Your business can only collect, store or use customer information for the primary purpose for which it was collected. Read these scenarios to understand how you can appropriately use customer information.

ScenarioUse of customer information
You own a mechanical workshop and have just told your customer that it will be very costly to repair their vehicle and that they would be better to shop around for a new car You are not allowed to contact your friend who sells cars to give them your customer's details as a potential sale, unless your customer has given you permission to specifically provide their details to them
You own an electrical appliance store. You have sold a customer a washing machine with delivery included You are allowed to provide the customer's details to the delivery contractor, but you must advise the customer you will be providing their details to a third-party delivery contractor

You own a furniture retail store. One of your staff has sold a lounge suite that is on display on the showroom floor

You are allowed to place a sign on the lounge to show that it's been sold but you are not allowed to include any of the customer's details on the sign while the lounge is on public display

Tips for protecting customer information

Find tips for how your business can protect customer information.*

  1. Familiarise yourself (and your staff) with the documented privacy policies, processes and procedures of your business.
  2. Understand it is everybody's responsibility to respect and protect the privacy of customer information.
  3. Consider undertaking a privacy impact assessment if you are planning a project that will collect and handle customer information to ensure it will be protected.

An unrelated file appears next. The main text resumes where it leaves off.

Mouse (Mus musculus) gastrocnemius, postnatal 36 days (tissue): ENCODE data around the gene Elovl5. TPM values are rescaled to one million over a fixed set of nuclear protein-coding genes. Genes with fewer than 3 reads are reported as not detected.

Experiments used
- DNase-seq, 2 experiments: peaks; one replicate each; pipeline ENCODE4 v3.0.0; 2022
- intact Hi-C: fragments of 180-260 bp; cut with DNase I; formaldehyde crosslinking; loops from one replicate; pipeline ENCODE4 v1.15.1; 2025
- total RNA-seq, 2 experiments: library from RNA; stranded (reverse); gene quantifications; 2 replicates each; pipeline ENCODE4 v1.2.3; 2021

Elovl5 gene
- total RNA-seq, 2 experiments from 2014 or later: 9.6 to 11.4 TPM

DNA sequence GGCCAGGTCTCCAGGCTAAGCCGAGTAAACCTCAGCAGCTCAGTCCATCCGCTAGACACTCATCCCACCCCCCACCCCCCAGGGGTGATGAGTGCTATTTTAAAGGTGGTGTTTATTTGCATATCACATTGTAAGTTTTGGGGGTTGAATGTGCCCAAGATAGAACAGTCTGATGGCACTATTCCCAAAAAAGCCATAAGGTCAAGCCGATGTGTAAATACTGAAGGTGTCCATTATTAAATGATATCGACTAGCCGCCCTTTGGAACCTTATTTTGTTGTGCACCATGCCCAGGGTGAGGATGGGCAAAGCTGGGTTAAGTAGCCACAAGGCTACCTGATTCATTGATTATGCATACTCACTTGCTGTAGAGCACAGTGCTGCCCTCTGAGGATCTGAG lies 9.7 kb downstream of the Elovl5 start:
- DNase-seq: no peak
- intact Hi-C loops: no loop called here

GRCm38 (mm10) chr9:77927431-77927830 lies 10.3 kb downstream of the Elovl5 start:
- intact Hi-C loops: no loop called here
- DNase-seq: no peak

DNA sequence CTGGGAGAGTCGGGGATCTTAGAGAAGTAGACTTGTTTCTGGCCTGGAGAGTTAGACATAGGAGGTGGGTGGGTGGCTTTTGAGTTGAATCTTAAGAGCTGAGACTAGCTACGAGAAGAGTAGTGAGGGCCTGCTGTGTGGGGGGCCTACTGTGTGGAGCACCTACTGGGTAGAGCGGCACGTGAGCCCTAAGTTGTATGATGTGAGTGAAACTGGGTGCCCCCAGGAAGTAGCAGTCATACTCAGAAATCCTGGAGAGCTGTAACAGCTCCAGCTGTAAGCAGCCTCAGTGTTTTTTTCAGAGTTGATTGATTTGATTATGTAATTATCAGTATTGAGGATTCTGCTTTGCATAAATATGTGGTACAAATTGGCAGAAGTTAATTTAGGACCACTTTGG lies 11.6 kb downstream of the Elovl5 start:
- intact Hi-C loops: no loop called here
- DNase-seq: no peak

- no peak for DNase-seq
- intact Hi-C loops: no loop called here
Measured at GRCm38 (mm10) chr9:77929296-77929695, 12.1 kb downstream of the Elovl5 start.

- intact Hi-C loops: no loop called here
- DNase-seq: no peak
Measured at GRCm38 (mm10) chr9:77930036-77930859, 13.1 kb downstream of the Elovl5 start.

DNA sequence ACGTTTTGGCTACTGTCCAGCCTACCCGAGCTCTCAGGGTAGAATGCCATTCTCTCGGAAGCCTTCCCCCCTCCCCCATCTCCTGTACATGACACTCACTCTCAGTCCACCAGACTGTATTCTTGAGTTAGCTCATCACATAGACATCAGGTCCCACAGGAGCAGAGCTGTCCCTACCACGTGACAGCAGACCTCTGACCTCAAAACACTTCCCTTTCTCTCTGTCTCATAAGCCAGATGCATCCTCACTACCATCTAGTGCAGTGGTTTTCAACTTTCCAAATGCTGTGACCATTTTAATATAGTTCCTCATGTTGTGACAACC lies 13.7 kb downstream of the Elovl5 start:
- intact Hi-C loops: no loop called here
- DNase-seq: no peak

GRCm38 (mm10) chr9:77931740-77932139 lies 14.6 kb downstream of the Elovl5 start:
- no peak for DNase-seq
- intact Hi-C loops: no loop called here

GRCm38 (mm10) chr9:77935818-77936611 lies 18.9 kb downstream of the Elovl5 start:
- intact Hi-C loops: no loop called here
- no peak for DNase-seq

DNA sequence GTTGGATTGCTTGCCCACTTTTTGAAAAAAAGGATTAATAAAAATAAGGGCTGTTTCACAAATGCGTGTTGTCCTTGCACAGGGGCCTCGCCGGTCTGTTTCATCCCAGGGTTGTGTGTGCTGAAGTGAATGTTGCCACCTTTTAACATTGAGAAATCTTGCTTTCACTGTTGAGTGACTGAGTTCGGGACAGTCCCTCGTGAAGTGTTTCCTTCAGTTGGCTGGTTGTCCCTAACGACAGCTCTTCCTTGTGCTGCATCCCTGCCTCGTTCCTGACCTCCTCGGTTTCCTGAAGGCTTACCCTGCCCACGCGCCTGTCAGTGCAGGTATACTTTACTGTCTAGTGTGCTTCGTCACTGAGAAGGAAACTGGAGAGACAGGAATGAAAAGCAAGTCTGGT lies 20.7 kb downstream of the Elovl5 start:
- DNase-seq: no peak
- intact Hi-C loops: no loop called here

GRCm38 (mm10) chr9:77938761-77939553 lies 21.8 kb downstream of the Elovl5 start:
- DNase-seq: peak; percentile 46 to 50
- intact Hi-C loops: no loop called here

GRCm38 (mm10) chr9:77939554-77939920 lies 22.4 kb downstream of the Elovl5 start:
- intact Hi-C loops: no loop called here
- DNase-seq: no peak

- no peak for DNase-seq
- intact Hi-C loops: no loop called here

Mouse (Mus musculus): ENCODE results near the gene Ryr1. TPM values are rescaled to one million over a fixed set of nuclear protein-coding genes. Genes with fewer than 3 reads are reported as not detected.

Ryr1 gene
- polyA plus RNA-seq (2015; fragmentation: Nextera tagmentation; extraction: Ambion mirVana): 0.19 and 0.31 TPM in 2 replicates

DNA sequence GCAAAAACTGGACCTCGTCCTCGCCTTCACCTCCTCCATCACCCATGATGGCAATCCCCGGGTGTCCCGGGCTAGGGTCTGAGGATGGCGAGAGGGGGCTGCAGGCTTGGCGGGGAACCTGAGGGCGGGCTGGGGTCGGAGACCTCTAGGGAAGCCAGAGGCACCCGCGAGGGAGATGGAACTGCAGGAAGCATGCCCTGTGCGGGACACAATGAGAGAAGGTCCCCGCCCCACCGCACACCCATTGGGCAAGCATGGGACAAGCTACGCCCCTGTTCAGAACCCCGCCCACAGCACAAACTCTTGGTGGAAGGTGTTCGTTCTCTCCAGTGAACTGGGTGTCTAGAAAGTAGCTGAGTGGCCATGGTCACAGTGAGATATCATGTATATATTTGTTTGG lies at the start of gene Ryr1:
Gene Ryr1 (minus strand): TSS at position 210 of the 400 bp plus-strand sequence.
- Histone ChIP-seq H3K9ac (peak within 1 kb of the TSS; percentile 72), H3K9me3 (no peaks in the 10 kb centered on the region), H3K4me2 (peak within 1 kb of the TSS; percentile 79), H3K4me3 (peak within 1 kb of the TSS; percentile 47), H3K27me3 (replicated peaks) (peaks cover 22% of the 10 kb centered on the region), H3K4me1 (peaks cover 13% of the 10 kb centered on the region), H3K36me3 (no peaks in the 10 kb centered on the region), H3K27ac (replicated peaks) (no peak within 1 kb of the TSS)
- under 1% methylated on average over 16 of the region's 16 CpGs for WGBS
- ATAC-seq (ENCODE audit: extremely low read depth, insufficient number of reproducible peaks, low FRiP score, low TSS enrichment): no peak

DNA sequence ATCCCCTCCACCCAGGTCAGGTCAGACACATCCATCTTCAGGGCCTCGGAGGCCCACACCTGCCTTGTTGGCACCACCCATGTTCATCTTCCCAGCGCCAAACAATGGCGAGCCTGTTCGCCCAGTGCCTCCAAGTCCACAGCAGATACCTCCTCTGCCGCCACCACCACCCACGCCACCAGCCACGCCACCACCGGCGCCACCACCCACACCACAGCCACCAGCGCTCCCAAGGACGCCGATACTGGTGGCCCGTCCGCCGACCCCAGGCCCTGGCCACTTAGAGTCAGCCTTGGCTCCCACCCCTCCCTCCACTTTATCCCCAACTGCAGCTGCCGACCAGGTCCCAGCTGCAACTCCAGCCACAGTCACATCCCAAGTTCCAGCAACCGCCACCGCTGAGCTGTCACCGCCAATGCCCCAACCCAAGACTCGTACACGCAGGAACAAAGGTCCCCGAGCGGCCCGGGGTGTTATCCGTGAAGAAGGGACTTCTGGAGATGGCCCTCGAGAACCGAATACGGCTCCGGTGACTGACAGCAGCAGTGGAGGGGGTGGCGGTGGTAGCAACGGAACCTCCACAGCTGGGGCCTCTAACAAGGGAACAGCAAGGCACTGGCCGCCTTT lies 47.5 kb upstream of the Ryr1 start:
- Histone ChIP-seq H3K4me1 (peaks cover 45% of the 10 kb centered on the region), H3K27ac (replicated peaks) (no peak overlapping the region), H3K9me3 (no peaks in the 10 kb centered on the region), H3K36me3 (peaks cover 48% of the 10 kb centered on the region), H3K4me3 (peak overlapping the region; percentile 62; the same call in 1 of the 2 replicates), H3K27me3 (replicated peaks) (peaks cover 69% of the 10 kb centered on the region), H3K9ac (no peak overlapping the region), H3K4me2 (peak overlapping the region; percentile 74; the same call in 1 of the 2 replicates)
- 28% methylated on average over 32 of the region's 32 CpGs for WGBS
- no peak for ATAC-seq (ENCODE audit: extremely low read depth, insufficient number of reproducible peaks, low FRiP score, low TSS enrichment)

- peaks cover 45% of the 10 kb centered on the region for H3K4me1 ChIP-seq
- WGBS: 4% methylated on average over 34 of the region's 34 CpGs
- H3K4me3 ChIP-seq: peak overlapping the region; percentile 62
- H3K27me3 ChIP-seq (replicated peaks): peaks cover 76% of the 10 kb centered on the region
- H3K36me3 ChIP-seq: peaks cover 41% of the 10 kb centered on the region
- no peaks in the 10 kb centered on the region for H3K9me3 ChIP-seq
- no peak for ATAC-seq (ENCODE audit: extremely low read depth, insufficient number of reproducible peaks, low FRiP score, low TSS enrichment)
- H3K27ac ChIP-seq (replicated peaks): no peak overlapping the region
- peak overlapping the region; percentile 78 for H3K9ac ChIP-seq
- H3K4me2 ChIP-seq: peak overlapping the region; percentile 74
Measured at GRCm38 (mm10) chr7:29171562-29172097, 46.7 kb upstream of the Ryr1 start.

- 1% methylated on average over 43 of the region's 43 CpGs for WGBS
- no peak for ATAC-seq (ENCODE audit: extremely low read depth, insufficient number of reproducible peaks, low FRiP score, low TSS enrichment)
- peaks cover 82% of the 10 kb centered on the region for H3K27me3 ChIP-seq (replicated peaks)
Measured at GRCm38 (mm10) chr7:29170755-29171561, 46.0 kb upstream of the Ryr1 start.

4. Only collect relevant information that your business needs, for example, there is no need to collect medical history of a customer if you own a retail furniture outlet.
  5. Before using and disclosing specific customer information, think about whether you actually need to use or disclose those specifics or if you can conduct that task using generic information.
  6. If you intend providing customer information to a business overseas, remember they may not comply with our state or federal requirements, but your business must comply regardless of where that customer's information gets used.
  7. Personal information considered to be sensitive, such as race, gender, ethnicity, religion, sexual orientation etc., has additional considerations under the Privacy Act 1988. Make sure your business understands and respects these sensitivities.
  8. Access customers' personal information only if, and when. you need to, for example, your cleaner has no need to access a customer's personal information if they are cleaning an accountancy firm.
  9. Keep customers' personal information secure. As a business owner, you are required to take reasonable steps to ensure customer records, whether paper-based or electronically stored, are protected from unauthorised access, modification or disclosure.
  10. Develop a data breach response. This will enable your business to respond quickly and reduce the impact to a customer if their information has been compromised or breached.

*Adapted from protecting customers' personal information available from the Office of the Australian Information Commissioner and published under a Creative Commons Attribution 3.0 Australia Licence.